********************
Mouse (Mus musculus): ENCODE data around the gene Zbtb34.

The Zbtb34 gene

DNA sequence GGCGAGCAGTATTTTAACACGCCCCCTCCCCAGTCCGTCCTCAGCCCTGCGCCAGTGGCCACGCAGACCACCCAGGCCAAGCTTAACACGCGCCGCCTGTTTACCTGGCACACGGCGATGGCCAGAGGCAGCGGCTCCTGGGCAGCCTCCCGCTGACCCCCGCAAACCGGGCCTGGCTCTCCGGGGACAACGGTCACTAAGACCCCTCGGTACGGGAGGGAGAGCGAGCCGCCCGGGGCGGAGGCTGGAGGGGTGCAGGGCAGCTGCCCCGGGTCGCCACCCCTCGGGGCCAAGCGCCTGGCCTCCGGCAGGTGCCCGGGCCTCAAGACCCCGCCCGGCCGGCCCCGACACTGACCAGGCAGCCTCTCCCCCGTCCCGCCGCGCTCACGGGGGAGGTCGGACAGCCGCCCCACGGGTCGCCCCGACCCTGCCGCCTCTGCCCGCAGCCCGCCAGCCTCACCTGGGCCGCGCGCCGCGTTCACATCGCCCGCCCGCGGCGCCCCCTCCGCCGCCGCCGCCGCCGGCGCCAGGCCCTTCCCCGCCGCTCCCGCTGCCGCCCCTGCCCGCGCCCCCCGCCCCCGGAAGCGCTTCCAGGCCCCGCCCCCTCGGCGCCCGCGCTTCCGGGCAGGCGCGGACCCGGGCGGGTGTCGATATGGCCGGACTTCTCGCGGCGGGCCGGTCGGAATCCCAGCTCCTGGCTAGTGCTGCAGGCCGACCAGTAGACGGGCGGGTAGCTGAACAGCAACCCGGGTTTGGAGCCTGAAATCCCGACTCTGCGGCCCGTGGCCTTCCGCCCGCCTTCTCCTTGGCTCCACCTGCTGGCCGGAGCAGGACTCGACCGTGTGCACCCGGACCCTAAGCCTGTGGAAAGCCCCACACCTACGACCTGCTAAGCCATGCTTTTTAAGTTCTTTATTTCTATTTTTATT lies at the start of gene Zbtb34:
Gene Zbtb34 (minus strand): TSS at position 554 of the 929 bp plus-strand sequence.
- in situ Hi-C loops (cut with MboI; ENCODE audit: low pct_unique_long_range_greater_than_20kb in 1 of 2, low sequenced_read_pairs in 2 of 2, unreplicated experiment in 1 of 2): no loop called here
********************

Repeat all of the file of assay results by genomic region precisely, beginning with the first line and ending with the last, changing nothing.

Mouse (Mus musculus): ENCODE data around the gene Zbtb34.

The Zbtb34 gene

DNA sequence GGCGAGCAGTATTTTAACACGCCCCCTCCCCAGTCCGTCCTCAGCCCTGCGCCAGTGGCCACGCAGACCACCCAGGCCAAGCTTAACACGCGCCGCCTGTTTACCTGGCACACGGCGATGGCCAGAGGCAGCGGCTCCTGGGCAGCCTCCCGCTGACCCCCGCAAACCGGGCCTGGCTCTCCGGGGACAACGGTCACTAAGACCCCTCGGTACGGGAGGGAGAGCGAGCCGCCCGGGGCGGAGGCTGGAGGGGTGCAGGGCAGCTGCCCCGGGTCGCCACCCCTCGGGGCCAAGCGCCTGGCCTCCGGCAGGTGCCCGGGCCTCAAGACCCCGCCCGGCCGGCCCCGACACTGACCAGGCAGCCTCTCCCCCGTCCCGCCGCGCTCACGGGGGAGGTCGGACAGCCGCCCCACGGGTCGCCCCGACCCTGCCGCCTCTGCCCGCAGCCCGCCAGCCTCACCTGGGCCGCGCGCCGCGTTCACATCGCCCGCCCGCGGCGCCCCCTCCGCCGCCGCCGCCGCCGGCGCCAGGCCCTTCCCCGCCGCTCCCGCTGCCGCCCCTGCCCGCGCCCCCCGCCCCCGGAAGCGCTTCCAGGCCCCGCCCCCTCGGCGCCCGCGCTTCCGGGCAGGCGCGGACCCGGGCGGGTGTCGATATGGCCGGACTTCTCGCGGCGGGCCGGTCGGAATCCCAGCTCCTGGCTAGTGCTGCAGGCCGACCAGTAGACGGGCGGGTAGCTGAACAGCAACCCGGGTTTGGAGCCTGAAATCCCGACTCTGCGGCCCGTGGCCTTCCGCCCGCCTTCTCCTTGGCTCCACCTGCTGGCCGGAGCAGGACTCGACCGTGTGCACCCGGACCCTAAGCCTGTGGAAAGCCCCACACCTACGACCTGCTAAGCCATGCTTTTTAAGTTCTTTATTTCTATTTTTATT lies at the start of gene Zbtb34:
Gene Zbtb34 (minus strand): TSS at position 554 of the 929 bp plus-strand sequence.
- in situ Hi-C loops (cut with MboI; ENCODE audit: low pct_unique_long_range_greater_than_20kb in 1 of 2, low sequenced_read_pairs in 2 of 2, unreplicated experiment in 1 of 2): no loop called here